Here's another. I guess we are supposed to look at the baby and not look at Momma Mini's positively appalling looking feet, but they were the first thing that caught my eye.
I mean, other than the fact that I personally think this little creature looks like a mutant. To each their own...but the hoof care, that's not optional.

Poor li'l mutant though...he's being auctioned off on the Internet in something called the "last chance" auction. Eeek. Nothing like screening your potential homes!

Lest you think I am just prejudiced against minis, I have found some examples online of good looking ones with good conformation. It just seems like there is a VAST range of quality, and although you see that in every breed and type, I am pretty sure the facts that you can keep a mini damn near anywhere and they don't eat as much as the big horses contribute to the low end being so...damn...low.

Here's a nice one. If you blew him up to 15.2 or so and kept all the proportions the same, he'd be a usable, attractive and athletic horse. His feet are done and everything! I still don't quite get the appeal of the teacup horsies, but I suspect a repeat viewing of "Best in Show" might remind me.

Here's a good article on irresponsible breeding of miniature horses. This article points out that the foaling death rate in minis is OVER THIRTY SIX PERCENT. WTF? And you mini breeders don't think you have a problem here?

Dozens of starved minis. You mean, they have to eat? We thought were like big stuffed animals!

And you are supposed to pick up their poop too? Well damn y'all, that's WAY too much work!

Here's an ad for a mini "stud." Gotta love it.

Okay, Here's the deal. Serious inquiries only. I am lazy about paperwork and Pepper is not registered at this time. So you can have one gorgeous unpapered stud for $300, or for $1000, I will catch him up with his paperwork and you can have a fully registered handsome little stud. (FHOTD: Does anybody EVER geld these things?) He has an excellent pedagree behind him with several champions on both sides. His mother taught my then 2 year old daughter how to ride. The disposition is rock steady and calm. He's never been off our farm (except to experience trailering) in his life. I love this little guy, but now he's making eyes at his mother so if someone wants a vise-proof little stud who stand for vets and farriers, leads, loads, grooms like a pro, this is your guy! OMG YOU INCREDIBLE DUMBASS. This is a 3 year old (foaled 5/04, ad posted 8/07). HE HAS ALREADY BRED HIS MOTHER IF YOU HAVEN'T SEPARATED THEM. I really hope she has separated them and is just whining about having to keep two separate pastures. I hopeihopeihope...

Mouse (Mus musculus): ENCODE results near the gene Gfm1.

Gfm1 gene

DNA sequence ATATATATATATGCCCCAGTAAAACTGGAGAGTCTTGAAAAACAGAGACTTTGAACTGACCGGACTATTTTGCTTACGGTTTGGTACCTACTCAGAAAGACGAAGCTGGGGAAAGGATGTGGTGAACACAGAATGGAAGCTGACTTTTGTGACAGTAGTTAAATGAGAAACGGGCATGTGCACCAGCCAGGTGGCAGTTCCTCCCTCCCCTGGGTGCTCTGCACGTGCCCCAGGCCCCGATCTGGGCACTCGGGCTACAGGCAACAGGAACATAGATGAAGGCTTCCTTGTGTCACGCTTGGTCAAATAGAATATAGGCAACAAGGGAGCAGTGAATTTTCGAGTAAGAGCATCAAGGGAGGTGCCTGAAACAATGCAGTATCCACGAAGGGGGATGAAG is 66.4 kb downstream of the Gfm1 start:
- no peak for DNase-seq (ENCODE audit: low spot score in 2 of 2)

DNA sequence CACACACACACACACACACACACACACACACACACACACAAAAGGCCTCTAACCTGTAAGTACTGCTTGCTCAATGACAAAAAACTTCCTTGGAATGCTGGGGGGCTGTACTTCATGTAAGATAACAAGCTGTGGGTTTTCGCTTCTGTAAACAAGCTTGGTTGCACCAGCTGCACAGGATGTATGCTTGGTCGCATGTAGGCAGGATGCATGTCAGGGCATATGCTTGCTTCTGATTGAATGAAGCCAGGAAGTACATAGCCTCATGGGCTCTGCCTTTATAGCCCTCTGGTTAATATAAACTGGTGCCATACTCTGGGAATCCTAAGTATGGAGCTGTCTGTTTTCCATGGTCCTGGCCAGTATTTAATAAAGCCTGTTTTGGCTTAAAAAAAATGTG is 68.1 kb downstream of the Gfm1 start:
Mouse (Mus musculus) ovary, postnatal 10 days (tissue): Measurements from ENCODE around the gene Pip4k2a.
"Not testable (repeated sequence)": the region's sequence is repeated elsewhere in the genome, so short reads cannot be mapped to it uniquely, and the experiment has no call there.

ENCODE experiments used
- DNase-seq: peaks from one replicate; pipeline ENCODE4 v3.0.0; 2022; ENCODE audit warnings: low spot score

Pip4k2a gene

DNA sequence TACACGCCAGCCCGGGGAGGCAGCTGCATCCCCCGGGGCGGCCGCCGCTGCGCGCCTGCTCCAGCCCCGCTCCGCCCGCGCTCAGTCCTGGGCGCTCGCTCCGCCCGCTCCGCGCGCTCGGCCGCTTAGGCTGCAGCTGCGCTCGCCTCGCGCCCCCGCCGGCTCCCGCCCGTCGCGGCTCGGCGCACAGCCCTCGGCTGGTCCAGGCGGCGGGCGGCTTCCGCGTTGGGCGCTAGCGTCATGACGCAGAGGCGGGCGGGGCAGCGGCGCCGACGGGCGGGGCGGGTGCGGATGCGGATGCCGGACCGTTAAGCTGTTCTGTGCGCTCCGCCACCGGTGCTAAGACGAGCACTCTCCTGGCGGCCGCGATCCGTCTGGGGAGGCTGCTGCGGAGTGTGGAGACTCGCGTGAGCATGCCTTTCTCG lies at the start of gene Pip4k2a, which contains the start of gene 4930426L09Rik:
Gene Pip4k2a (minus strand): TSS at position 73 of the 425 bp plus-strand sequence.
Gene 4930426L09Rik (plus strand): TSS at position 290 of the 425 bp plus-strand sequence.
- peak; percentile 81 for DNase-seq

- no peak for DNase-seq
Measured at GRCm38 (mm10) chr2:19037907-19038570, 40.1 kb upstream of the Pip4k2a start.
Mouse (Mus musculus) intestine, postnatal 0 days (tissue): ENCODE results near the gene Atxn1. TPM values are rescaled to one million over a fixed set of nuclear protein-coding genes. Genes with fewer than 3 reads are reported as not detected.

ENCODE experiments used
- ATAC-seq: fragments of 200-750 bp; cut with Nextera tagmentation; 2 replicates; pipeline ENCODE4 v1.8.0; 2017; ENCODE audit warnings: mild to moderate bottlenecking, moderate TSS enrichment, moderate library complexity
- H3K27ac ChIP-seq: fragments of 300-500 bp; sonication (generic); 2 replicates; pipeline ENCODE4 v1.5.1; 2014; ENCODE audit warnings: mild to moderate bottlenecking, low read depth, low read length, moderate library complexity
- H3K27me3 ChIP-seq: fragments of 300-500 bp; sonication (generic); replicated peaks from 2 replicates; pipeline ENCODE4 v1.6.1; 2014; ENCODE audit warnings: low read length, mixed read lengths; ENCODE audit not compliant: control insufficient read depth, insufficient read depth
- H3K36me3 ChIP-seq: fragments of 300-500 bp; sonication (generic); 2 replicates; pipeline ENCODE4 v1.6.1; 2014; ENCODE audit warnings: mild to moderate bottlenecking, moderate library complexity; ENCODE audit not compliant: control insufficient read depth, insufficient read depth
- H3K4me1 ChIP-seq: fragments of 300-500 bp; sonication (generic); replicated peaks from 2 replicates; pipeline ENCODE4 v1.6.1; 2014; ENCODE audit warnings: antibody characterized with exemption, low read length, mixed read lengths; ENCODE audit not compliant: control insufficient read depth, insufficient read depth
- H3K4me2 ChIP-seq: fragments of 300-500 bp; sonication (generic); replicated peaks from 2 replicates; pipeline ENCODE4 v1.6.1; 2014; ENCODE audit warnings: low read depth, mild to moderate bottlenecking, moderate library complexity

Despite all of these lovely examples, to really get the flavor of the low end of the mini horse business, you absolutely must proceed to Youtube to see them in action.

Here is a video of a mini stallion attacking the family dog and the owner's foot. How KYOOT! But the best part is the owner's own description of this unfortunate creature. "He is almost two years old, now, but this is an older video. Any way, he's still a stallion so he's kinda rascally. Enjoy! P.S. He is deformed, he is a braciocephalic dwarf and was born without tendons in his hind legs. Thats why his feet look like that, not becuase we don't trim them. We have a ferrier come out every 3 weeks to trim them. He is not fat due to over feeding, but becuase his organs are too big for his frame making his belly distended." All I can say is, I sure hope they don't own any mares!

This is priceless - the mini at liberty class. You have to watch til the end to see him wing kicks at the handler who is trying to catch him. Disposition plus!

This parent admits her daughter is a "little" big for the mini. WTF, it should be riding her!

Jesus, it's just a sea of stupid when you start searching for mini horses!

It's the Redneck Olympics Bronc Riding! (but seriously, these people should be arrested for cruelty...)

OK, I saved the WORST for last. They have an
entire web site devoted to minis that suffered from dwarfism and died young! I kid you not. And they have the nerve to say breeders shouldn't be embarrassed when this happens, that it's just "a fact of life" when breeding minis. Edited to add: Make sure you look at the second page of that site. That is where they hide the pictures of all the really deformed ones.

In closing, I must share this lovely poem from that site.

"Tiny Imperfections"

Giants in miniature, look like Arabs, Quarter Horses,Thoroughbreds, Drafts, yet through our quest for perfection comes Mother Natures unseen forces.

A mishappened foal is born, neck too short, toes pointing in odd directions,mare was almost lost, foal not much better. Her tongue hangs out, nearly lifeless, cannot stand.

Foal was born on a cold stormy night, she shivers getting wetter.I blanket and stall mare and foal, nothing else I can do 'till morning, I pray for the best.One week later, foal is better, a dwarf, but no less a blessed foal.We call her "Miracle", the name suits her, she's an Angel sent for a reason.

She was here, momma mare was proud, she stood by her no matter what.This is one heck of an end to mare watch and foaling season,her survival is our only care, her comfort is our goal.She is beautiful, the time we share will be special,in my eyes she is perfect, nowhere near a mutt.

~ Christina Golubski - Pierce City, MO

I will leave you all to comment on that. Just duck while you do it - I am sure we are about to be invaded by crazed mini horse breeders.

*sits back to enjoy the show*